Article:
Physicians qualify reproductive health as a state of complete physical, mental and social well-being, and not just the absence of disease. And they consider the cause of many troubles not only the difficult situation that Kyrgyzstan has been experiencing for about a decade and a half, but also the ignorance of women, especially in rural areas, the lack of necessary information about family planning.
The law on reproductive rights of citizens, adopted six years ago, was intended to remedy this situation. According to the plan of those who developed and adopted it, its effect was to reduce the number of infertile marriages, maternal and child mortality, increase the number of planned births and the birth rate of healthy children, increase the intervals between births. From now on, a woman could not be forced into pregnancy, abortion, childbirth. The state promised to guarantee free of charge a minimum of reproductive health services. The responsibility of the family itself was also noted - it should engage in the sexual education of minors and prepare them for family life. The law provides for articles that are not yet applied in our republic: the right of surrogate motherhood, the right to donate and store the germ cells. But it was included in the legislation to make it the most complete, having already foreseen all the nuances of life.
However, it must be stated that due to the economic crisis, which has become permanent in the country, today's laws on health protection are declarative rather than doable. Family planning issues and reproductive function are still considered “inappropriate” for public comment due to cultural traditions, especially in rural areas. Abortions here remain the most common method of birth control. As a result, women suffer from chronic infections and other chronic diseases, for which there is no one to complain about. So, for example, residents of the highest mountainous region of the region - Chon-Alay, located at a distance of 350 kilometers from the regional center and accessible to the world only a few months a year, when the snow melts, only one obstetrician-gynecologist serves. Due to the lack of money and specialists, abortions are performed underground, which further increases the risk of disease and turns into a tragic ending. By the number of maternal mortality, the republic beats a sad record - the first place in the Central Asian region.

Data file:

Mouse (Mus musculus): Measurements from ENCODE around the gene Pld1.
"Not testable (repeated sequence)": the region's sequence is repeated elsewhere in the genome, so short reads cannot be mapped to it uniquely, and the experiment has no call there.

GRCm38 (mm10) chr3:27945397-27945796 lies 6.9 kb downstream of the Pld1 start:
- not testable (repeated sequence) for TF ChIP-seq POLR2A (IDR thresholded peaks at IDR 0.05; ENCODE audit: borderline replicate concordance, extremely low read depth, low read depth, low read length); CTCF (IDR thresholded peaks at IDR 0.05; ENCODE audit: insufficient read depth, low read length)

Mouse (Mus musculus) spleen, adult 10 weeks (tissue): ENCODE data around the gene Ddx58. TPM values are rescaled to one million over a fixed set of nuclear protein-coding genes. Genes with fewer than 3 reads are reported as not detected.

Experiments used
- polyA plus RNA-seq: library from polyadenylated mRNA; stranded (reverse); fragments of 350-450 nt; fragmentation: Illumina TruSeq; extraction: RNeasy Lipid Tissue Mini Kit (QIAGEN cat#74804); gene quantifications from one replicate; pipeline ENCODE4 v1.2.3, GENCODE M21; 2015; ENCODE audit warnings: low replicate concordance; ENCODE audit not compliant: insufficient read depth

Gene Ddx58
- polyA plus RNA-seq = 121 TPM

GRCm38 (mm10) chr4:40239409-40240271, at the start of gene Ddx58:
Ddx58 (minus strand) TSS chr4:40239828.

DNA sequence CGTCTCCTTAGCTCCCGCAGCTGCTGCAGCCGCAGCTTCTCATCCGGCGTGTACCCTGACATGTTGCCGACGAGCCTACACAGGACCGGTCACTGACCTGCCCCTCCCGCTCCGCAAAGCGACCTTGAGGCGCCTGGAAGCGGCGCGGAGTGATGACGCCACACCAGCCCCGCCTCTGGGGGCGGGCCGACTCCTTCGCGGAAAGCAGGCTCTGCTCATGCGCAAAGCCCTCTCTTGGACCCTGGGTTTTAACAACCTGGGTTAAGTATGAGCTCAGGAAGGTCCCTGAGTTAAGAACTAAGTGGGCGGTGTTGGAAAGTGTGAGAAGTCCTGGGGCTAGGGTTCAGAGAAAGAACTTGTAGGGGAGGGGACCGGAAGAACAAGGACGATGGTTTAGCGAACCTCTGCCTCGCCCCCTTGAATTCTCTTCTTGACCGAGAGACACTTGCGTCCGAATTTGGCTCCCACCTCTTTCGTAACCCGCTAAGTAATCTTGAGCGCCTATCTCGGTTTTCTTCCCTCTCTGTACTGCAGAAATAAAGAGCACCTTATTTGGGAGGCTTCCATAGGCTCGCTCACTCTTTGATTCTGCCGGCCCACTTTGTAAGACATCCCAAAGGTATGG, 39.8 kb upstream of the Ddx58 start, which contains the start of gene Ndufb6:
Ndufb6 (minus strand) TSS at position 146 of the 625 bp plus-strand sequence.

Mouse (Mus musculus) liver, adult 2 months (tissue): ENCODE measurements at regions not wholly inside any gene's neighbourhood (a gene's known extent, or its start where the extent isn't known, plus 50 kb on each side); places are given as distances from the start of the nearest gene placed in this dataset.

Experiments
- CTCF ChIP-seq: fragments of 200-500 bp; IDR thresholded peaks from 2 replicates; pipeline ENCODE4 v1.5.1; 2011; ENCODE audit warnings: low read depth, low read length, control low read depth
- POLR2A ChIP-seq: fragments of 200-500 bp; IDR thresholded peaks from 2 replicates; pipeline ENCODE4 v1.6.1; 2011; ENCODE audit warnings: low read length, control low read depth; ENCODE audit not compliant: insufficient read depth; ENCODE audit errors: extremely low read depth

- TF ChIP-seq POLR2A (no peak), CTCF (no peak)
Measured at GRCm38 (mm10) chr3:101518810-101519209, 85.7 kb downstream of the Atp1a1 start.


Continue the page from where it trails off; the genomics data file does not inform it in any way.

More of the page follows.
The UN Population Fund believes that the republic has the opportunity to periodically receive funds for national programs aimed at protecting the reproductive health of Kyrgyz people. The problem rests on the standards of national statistics, which greatly distort the real picture of the state of health in the republic. So, it is quite possible that domestic statistics have yet to change accounting forms. After all, for all its zeros and percentages are the joys and tragedies of human destinies, in the end, the fate of the country's gene pool.
Svetlana Gafarova wrote a good article. I always respected her, because she is a great journalist. But in the article it was necessary to emphasize that the above applies to Lyuli-Central Asian Gypsies. There is no need to make a parallel between the Gypsies and the indigenous nations of Kyrgyzstan — Kyrgyz and Uzbeks. And when Svetlana writes about the health of our women, I think it’s necessary to double-check.